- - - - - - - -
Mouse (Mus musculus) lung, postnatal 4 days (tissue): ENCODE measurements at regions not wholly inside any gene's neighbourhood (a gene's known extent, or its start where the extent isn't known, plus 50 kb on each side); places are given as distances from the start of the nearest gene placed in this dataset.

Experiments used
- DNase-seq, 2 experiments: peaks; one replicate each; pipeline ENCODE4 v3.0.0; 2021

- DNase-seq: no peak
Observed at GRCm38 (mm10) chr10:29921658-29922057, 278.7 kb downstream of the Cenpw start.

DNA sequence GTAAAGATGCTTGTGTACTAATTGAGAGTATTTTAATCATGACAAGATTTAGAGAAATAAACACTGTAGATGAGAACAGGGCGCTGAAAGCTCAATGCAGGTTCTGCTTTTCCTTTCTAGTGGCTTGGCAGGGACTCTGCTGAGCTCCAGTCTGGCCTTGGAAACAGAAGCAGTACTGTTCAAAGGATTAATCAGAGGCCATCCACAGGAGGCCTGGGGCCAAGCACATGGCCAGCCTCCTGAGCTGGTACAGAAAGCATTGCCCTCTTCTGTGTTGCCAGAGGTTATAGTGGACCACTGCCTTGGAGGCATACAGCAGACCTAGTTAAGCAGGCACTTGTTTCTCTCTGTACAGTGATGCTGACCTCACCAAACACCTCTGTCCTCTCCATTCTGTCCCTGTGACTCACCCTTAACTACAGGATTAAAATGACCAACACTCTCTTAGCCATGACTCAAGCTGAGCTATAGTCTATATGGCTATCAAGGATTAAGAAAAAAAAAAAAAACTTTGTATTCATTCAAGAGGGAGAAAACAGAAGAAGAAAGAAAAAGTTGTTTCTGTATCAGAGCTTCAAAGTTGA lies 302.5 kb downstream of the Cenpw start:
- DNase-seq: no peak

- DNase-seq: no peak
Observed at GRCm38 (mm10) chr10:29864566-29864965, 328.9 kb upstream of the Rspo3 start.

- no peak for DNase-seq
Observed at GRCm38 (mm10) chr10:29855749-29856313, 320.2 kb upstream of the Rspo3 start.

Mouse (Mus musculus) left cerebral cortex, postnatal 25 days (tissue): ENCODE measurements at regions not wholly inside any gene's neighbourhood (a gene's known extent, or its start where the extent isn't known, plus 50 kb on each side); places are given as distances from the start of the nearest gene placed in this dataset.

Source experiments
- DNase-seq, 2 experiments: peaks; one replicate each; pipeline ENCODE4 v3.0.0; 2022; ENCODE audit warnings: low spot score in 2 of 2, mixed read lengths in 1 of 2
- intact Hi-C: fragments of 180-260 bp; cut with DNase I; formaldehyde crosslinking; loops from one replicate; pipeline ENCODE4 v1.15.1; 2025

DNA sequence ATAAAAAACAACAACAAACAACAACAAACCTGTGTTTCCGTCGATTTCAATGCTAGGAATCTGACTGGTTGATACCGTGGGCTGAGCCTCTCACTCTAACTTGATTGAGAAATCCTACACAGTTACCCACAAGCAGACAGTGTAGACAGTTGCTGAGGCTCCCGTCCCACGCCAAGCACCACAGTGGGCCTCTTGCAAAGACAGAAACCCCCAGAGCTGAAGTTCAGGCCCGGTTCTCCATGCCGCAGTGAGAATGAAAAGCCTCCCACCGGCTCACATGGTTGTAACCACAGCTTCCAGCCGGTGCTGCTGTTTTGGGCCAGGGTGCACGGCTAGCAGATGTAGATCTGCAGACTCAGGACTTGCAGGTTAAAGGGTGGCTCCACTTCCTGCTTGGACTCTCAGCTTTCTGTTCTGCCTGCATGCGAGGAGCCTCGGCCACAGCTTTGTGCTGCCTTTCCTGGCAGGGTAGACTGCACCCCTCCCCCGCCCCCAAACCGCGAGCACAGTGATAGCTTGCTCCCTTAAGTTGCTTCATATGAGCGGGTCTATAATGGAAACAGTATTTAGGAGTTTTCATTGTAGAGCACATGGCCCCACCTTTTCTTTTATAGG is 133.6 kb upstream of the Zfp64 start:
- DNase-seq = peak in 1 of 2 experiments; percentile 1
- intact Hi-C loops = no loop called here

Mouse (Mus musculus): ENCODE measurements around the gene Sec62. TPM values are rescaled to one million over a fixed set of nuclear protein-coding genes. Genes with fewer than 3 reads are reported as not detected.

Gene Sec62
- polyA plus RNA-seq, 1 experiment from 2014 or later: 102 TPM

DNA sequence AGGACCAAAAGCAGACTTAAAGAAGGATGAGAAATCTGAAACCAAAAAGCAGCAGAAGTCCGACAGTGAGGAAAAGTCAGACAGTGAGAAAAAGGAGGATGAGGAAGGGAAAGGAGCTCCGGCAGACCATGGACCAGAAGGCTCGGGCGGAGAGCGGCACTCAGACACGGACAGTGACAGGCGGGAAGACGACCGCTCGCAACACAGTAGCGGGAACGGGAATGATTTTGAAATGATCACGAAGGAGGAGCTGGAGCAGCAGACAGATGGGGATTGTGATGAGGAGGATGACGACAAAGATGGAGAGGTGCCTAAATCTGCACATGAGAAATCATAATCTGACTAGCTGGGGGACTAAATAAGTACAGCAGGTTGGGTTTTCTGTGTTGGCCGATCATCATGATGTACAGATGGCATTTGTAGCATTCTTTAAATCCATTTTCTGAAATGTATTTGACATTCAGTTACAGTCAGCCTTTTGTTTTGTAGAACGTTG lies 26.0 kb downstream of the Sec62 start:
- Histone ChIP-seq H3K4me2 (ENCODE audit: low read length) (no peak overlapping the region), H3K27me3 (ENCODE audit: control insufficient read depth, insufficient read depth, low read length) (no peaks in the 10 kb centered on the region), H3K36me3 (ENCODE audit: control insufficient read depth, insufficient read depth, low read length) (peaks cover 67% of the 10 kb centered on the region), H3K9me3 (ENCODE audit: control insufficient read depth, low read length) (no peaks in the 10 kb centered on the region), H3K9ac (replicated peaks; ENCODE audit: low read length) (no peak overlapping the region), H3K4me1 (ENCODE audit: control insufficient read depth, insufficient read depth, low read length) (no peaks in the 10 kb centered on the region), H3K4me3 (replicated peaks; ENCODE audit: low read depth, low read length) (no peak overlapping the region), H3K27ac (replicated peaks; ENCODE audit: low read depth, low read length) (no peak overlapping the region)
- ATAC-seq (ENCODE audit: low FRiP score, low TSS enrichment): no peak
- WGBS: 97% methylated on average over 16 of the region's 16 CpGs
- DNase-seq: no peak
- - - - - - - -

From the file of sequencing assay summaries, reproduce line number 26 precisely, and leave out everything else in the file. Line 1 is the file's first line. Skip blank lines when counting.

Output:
- DNase-seq: no peak